Outpatient waiting lists at record high again

More than 516,000 awaiting outpatient appointments at the end of October

Fianna Fáil’s Stephen Donnelly said the number of people waiting on the outpatient list for more than a year is  enough to fill Dublin’s Aviva stadium three times over.

Fianna Fáil’s Stephen Donnelly said the number of people waiting on the outpatient list for more than a year is enough to fill Dublin’s Aviva stadium three times over.

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The number of people waiting for outpatient appointments in public hospitals has reached another record high, according to latest figures.

While health authorities are claiming progress in some key areas, statistics released on Friday show 516,363 people were awaiting outpatient appointments by the end of last month, up from 515,547 in September, itself a record level.

The number of those on all waiting lists across the public system is now at 717,628, a decrease of less than 500 for the month.

While the Government has vowed to further cut waiting times through increased expenditure in the National Treatment Purchase Fund (NTPF) – the body that collates and publishes the monthly data – the state of the health service continues to attract criticism.

Responding to the latest totals, Fianna Fáil health spokesman Stephen Donnelly said the number of people waiting on the outpatient list for more than a year is equivalent to about 3 per cent of the population - enough to fill Dublin’s Aviva stadium three times over. He said 151,432 [PEOPLE]have being waiting for an outpatient appointment for more than 12 months, “a truly astonishing figure”.

“It is the equivalent of Limerick city and suburbs combined with Waterford city and suburbs.

“It is truly shocking and it seems to me the only action being taken to address it are validation exercises that take people off the list without seeing a consultant.”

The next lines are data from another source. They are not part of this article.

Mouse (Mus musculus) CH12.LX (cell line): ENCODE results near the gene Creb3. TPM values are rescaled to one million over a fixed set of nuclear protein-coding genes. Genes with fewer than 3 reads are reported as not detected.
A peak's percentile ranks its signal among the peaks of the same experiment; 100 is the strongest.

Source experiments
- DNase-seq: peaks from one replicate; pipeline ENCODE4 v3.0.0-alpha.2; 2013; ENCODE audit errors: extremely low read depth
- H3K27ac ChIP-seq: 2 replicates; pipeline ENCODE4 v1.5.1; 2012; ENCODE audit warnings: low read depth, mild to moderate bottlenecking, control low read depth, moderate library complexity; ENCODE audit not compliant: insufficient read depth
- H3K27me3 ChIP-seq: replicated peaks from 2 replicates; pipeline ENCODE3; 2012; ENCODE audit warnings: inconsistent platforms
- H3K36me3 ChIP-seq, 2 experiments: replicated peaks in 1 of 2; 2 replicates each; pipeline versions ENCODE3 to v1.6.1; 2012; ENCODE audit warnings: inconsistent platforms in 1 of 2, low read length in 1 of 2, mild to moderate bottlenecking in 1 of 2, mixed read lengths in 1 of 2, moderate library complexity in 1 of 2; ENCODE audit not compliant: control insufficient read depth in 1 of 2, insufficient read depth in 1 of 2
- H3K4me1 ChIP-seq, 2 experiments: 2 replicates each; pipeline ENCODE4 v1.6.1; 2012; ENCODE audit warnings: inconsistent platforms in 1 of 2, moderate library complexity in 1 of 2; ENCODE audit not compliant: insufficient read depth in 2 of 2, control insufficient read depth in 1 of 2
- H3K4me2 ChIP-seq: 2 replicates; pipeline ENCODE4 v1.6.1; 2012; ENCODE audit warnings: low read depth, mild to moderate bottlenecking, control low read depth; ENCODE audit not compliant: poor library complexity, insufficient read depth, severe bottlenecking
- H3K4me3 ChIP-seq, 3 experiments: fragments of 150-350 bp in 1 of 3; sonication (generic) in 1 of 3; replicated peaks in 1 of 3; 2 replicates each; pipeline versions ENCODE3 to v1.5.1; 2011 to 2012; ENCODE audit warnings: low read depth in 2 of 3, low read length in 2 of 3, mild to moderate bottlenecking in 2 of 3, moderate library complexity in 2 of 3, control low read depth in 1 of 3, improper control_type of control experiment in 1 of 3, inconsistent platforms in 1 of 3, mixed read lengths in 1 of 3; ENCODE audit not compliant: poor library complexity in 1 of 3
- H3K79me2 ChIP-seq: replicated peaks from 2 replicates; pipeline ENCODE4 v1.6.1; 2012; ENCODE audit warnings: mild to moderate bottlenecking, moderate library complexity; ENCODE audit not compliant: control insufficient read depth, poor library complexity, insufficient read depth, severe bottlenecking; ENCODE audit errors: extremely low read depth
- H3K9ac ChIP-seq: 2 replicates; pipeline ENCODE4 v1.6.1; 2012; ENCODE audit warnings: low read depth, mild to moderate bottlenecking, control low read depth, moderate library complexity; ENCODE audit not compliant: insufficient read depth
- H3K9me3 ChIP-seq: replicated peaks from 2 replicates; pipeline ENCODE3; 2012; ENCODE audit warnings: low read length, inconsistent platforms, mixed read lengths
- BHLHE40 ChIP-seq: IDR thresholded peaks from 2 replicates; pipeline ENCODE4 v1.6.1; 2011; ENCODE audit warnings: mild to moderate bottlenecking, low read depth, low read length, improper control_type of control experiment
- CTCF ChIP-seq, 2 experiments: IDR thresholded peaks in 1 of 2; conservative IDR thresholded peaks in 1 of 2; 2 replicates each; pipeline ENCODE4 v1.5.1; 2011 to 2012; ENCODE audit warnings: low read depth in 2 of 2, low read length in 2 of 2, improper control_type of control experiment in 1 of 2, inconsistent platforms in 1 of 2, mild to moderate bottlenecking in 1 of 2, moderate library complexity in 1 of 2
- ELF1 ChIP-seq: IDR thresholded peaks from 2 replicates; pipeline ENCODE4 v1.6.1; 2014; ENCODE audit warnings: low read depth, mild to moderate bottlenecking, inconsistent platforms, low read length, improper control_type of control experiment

Day care list reduction

Mr Donnelly was also critical of Minister for Health Simon Harris whom he said had still not released details of his outpatient action plan seven months after he announced one would be formulated. He acknowledged, however, that the NTPF had succeeded in reducing inpatient and day case waiting lists.

This was an element of the overall data keenly emphasised by Mr Harris.

“I am pleased to see that the number of patients waiting for an inpatient or day case procedure has fallen again this month, to 72,000, from a peak of 86,100 in July 2017,” he said.

“This represents a 16 per cent reduction in the overall number of patients waiting for an inpatient or day case procedure. In addition there has been a 38 per cent reduction in the number of patients waiting over nine months.”

Improvements in waiting times have been identified for particular specialties. Since July 2017, there has been an 82 per cent reduction in those waiting over nine months for cataract procedures; a 74 per cent reduction for tonsillectomies in the same period; and an 83 per cent reduction for those awaiting angiograms.

Mr Harris said NTPF funding was due to increase by €20 million to €75 million next year.

Updating its inpatient day case access plan, the NTPF said the number of patients awaiting appointments for elective procedures was continuing to fall. There were 717 fewer by the end of October than at the end of September.

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